Terror-accused Sadhvi Pragya Singh Thakur, the BJP’s Lok Sabha candidate from Bhopal, claimed on Thursday that former Mumbai Anti-Terror Squad chief Hemant Karkare was killed because she had cursed him.
In a video of her address to BJP workers on Thursday, she is heard saying, “I had told him you will be destroyed, and he was gone in less than two months.”
After she makes the claim, BJP workers around her are seen clapping.
Karkare was killed during the 2008 Mumbai terror attack along with senior police officials Ashok Kamte and Vijay Salaskar outside the Cama Hospital when Ajmal Kasab and his partner Abu Ismail opened fire at their police van, Indian Express reports.
He was the first officer to investigate the Malegaon blasts which took place on 29 September 2008, in which Thakur is an accused, according to NDTV.
Six people were killed and 101 injured in the blast.
The BJP scrambled to undo the damage caused by its candidate’s vitriol against a man considered a national hero, saying they wouldn’t “do politics” over Karkare’s sacrifice.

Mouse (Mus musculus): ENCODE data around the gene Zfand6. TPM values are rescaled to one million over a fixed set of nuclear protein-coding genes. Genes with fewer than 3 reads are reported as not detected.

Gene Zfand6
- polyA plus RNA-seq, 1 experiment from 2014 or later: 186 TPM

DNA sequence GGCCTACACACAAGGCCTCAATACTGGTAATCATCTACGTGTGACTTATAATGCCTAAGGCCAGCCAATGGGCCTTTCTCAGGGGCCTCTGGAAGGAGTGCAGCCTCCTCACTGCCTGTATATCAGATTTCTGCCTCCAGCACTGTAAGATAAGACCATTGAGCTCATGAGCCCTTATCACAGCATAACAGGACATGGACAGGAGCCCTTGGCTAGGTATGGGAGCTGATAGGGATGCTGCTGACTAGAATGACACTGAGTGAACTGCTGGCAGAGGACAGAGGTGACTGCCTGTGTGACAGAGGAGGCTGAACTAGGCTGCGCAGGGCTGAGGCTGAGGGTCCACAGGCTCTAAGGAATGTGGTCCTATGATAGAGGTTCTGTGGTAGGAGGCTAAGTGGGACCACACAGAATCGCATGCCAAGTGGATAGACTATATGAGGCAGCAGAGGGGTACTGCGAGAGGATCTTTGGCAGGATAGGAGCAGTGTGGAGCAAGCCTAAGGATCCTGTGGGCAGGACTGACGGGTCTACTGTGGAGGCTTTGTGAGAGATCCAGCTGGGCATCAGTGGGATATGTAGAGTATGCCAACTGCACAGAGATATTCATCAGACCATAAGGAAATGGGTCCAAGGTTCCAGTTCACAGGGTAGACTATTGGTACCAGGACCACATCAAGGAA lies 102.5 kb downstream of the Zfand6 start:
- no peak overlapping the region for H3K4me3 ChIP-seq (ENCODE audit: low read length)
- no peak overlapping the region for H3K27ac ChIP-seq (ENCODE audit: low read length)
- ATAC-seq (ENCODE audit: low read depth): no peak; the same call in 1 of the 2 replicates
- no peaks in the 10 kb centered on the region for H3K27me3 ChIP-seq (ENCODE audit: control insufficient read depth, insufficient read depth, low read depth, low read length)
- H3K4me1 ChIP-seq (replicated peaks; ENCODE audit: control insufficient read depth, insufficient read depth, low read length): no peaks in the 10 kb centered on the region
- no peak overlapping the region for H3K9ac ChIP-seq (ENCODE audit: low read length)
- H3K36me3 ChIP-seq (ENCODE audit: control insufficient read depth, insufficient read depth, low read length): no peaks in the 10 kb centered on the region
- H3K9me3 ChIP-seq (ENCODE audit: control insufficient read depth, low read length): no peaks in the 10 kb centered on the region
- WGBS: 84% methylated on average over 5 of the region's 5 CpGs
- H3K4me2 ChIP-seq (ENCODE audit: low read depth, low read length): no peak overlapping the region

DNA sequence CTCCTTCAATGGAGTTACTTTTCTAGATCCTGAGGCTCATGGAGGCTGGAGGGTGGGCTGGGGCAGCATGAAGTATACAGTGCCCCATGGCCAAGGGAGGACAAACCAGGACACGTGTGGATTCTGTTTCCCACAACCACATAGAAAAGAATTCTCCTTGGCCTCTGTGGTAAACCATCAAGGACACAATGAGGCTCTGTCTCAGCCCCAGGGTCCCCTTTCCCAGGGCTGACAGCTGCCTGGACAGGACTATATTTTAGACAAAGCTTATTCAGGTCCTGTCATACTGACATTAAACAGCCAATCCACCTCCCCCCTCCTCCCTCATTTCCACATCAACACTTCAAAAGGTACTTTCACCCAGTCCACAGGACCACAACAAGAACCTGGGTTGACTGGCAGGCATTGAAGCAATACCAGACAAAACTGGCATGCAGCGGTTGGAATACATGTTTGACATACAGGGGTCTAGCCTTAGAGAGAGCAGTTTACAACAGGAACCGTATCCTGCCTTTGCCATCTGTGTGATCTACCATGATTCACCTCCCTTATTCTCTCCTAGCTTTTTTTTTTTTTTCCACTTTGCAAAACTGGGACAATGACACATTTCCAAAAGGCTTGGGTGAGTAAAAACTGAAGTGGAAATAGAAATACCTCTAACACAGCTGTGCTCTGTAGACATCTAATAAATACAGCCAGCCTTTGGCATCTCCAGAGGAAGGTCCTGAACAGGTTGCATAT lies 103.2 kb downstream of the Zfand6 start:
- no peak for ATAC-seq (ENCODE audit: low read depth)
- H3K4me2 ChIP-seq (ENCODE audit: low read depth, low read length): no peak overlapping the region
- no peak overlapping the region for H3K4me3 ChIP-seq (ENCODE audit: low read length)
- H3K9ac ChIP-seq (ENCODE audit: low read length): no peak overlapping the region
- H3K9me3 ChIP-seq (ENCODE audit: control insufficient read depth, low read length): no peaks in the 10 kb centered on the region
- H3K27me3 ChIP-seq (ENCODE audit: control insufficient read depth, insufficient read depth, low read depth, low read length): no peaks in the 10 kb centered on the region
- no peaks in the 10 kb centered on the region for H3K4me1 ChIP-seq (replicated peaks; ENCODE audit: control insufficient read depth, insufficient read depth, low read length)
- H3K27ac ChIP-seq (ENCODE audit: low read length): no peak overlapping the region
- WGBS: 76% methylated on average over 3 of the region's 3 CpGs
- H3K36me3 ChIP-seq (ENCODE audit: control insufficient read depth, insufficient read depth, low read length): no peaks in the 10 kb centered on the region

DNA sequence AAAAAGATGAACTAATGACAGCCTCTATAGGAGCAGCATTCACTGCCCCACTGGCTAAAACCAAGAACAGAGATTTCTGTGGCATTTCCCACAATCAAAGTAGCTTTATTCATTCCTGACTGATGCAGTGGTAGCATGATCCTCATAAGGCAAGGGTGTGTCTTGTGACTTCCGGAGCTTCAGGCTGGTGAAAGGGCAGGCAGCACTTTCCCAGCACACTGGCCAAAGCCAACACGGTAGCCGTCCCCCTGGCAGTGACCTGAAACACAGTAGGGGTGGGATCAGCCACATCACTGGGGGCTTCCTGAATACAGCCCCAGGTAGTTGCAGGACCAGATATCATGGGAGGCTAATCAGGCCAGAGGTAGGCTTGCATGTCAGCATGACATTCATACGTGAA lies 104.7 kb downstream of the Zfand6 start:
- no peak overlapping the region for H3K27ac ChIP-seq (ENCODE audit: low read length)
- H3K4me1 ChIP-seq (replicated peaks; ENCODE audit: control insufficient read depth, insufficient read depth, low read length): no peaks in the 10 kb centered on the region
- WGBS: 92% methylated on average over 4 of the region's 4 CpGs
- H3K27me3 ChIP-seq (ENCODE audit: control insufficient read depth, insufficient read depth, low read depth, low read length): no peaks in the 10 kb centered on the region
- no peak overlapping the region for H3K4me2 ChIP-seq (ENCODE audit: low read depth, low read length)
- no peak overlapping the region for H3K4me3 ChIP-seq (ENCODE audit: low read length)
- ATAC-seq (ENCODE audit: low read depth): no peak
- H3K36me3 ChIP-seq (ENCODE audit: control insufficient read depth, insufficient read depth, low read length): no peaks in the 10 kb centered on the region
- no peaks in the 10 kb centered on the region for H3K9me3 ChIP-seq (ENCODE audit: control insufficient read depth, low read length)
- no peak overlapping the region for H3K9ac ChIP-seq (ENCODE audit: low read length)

Out on bail on health grounds, Thakur had been discharged by a court on charges under the stringent Maharashtra Control of Organised Crime Act (MCOCA) in the 2008 case, but is still facing trial under other criminal provisions, including the Unlawful Activities (Prevention) Act.
The announcement of her candidature has caused controversy and dismay, being the first known instance of a major political party giving a ticket to someone accused of terrorism. Many commentators have rightly pointed out that the BJP would have raised hell if any other political party had done so.
While Thakur and other BJP leaders have claimed she was given a “clean chit” in the case, she is still under trial in the case and is accused of murder, attempt to murder, criminal conspiracy and of promoting enmity between different groups on ground of religion.
On Thursday, the father of a Malegaon blast victim moved an application in court asking for Thakur to be restricted from fighting the current election and to be directed to attend court proceedings regularly.